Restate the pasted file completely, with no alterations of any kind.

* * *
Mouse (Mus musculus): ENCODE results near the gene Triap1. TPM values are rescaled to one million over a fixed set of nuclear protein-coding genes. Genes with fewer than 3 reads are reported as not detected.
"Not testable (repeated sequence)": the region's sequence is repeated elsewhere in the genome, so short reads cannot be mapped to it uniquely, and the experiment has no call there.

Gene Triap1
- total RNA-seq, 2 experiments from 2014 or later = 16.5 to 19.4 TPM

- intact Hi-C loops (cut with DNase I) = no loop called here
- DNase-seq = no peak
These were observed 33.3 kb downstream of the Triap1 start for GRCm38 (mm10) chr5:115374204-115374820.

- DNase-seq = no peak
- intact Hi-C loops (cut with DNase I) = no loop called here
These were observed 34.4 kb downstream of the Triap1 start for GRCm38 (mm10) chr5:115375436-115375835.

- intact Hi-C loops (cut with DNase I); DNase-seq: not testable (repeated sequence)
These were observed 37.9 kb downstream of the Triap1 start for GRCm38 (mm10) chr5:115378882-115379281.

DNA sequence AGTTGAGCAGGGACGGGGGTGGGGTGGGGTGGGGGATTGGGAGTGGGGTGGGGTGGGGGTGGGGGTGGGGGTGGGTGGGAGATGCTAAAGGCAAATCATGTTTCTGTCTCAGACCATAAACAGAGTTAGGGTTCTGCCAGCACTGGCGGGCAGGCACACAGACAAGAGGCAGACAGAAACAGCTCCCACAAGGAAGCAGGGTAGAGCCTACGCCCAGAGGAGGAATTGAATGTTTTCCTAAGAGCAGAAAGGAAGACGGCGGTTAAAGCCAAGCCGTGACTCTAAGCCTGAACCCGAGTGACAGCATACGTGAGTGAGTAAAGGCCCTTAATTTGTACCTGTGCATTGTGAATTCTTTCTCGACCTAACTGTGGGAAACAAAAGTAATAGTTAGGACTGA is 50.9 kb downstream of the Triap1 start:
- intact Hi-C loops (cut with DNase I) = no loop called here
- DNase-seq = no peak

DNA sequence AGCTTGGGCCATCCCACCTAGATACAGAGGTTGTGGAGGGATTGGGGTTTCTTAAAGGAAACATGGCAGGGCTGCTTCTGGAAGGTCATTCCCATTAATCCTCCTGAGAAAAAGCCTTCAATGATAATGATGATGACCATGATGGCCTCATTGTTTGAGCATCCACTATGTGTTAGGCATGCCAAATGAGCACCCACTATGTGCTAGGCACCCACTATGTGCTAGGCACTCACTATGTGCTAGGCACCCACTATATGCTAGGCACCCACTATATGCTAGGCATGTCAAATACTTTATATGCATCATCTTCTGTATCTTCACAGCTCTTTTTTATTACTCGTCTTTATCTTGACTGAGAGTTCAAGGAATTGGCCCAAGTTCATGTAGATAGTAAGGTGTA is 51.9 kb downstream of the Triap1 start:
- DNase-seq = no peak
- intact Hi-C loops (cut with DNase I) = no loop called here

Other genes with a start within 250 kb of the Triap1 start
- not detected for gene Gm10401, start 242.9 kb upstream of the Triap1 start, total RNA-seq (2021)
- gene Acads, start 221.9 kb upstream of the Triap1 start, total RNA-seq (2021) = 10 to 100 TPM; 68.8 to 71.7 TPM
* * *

Mouse (Mus musculus): ENCODE results near the gene Triap1. TPM values are rescaled to one million over a fixed set of nuclear protein-coding genes. Genes with fewer than 3 reads are reported as not detected.
"Not testable (repeated sequence)": the region's sequence is repeated elsewhere in the genome, so short reads cannot be mapped to it uniquely, and the experiment has no call there.

Gene Triap1
- total RNA-seq, 2 experiments from 2014 or later = 16.5 to 19.4 TPM

- intact Hi-C loops (cut with DNase I) = no loop called here
- DNase-seq = no peak
These were observed 33.3 kb downstream of the Triap1 start for GRCm38 (mm10) chr5:115374204-115374820.

- DNase-seq = no peak
- intact Hi-C loops (cut with DNase I) = no loop called here
These were observed 34.4 kb downstream of the Triap1 start for GRCm38 (mm10) chr5:115375436-115375835.

- intact Hi-C loops (cut with DNase I); DNase-seq: not testable (repeated sequence)
These were observed 37.9 kb downstream of the Triap1 start for GRCm38 (mm10) chr5:115378882-115379281.

DNA sequence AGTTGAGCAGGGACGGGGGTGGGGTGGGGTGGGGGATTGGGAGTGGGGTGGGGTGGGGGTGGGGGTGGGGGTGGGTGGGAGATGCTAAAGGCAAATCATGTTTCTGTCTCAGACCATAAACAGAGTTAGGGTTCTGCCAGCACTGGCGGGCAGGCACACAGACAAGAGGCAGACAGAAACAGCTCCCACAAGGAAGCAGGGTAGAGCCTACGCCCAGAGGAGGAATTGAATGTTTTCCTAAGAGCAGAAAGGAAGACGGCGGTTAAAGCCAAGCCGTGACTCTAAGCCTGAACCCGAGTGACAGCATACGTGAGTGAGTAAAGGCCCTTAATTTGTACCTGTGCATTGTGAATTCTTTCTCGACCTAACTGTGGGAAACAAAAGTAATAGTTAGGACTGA is 50.9 kb downstream of the Triap1 start:
- intact Hi-C loops (cut with DNase I) = no loop called here
- DNase-seq = no peak

DNA sequence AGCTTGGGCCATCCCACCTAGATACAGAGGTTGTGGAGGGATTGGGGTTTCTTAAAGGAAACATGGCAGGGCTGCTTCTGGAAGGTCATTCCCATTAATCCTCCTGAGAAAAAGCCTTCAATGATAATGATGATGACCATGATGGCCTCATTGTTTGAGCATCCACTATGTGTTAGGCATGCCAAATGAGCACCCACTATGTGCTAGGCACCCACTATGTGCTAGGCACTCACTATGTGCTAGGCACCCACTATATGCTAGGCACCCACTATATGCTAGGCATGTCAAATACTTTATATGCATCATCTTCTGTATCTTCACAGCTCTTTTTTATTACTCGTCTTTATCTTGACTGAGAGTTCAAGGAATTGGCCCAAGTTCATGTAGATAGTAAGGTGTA is 51.9 kb downstream of the Triap1 start:
- DNase-seq = no peak
- intact Hi-C loops (cut with DNase I) = no loop called here

Other genes with a start within 250 kb of the Triap1 start
- not detected for gene Gm10401, start 242.9 kb upstream of the Triap1 start, total RNA-seq (2021)
- gene Acads, start 221.9 kb upstream of the Triap1 start, total RNA-seq (2021) = 10 to 100 TPM; 68.8 to 71.7 TPM